The global energy map is changing in dramatic fashion, the International Energy Agency said as it launched the 2012 edition of the World Energy Outlook (WEO). The Agency's flagship publication said these changes will recast expectations about the role of different countries, regions and fuels in the global energy system over the coming decades.
“North America is at the forefront of a sweeping transformation in oil and gas production that will affect all regions of the world, yet the potential also exists for a similarly transformative shift in global energy efficiency,” said IEA Executive Director Maria van der Hoeven.
The WEO finds that the extraordinary growth in oil and natural gas output in the United States will mean a sea-change in global energy flows. In the New Policies Scenario, the WEO’s central scenario, the United States becomes a net exporter of natural gas by 2020 and is almost self-sufficient in energy, in net terms, by 2035. North America emerges as a net oil exporter, accelerating the switch in direction of international oil trade, with almost 90% of Middle Eastern oil exports being drawn to Asia by 2035. While regional dynamics change, global energy demand will push ever higher, growing by more than one-third to 2035. China, India and the Middle East account for 60% of the growth; demand barely rises in the OECD, but there is a pronounced shift towards gas and renewables.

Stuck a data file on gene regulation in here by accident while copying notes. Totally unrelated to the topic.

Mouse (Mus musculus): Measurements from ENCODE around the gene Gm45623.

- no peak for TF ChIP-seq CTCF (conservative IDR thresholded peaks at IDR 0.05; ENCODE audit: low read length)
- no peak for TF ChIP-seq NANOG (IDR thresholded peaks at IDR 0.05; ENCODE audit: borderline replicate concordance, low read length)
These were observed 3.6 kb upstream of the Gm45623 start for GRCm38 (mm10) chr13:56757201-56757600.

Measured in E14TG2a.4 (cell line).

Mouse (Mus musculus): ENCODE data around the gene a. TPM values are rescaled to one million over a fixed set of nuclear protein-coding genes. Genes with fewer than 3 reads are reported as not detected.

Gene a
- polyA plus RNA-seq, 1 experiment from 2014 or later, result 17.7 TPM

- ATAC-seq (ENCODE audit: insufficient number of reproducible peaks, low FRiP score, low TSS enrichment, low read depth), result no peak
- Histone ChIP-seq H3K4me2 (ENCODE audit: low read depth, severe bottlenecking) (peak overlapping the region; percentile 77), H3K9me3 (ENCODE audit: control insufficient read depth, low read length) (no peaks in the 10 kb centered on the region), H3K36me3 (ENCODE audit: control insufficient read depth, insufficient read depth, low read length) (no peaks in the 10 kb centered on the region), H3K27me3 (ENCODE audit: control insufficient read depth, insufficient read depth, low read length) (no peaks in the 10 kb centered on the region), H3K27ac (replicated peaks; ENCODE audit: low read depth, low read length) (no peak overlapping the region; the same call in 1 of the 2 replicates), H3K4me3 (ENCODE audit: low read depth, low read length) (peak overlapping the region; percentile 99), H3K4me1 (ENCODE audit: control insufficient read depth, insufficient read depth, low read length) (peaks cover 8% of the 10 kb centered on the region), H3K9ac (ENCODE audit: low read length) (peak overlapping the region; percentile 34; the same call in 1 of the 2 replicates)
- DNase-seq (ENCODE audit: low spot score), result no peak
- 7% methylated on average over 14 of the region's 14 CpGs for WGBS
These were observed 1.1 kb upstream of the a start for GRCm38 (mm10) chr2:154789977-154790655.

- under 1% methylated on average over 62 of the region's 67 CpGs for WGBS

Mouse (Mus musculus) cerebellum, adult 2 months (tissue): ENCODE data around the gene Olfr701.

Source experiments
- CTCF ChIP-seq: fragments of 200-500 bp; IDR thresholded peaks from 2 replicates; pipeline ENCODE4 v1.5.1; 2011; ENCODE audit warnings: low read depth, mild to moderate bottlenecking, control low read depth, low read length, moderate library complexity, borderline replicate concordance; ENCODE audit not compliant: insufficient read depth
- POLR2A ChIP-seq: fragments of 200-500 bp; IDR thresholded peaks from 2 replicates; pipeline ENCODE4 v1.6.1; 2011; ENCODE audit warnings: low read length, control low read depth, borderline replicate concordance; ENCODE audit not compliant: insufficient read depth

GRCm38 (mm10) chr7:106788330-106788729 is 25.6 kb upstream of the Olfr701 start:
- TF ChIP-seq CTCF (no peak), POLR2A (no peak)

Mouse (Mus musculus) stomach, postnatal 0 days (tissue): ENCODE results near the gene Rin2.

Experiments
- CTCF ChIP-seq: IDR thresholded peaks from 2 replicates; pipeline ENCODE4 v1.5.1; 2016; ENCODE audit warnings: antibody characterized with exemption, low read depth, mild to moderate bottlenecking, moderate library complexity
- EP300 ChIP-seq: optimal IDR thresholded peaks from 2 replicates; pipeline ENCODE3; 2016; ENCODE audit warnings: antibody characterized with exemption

The WEO also forecasts that renewable energy sources will become the world’s second-largest source of power generation by 2015 and close in on coal as the primary source by 2035.
The report predicts that consumption of biomass (for power generation) and biofuels will grow four-fold by 2035, with increasing volumes being traded internationally. “Global bioenergy resources are more than sufficient to meet our projected biofuels and biomass supply without competing with food production, although the land-sue implication have to be managed carefully,” the executive summary states.
However, this rapid increase in the use of renewables for energy hinges on continued subsidies. In 2011, these subsidies (including for biofuels) amounted to $88 billion, but over the period to 2035 need to amount to $4.8 trillion; more than half of this has already been committed to existing projects or is needed to meet 2020 targets, according to the WEO.
Water is essential to the production of energy, and the energy sector already accounts for 15% of the world’s total water use. The WEO states that the energy sector’s water needs are set to grow, making water an increasingly important criterion for assessing the viability of energy projects. Expanding power generation and biofuels output underpin an 85% increase in the amount consumed (the volume of water that is not returned to its source after use) through to 2035.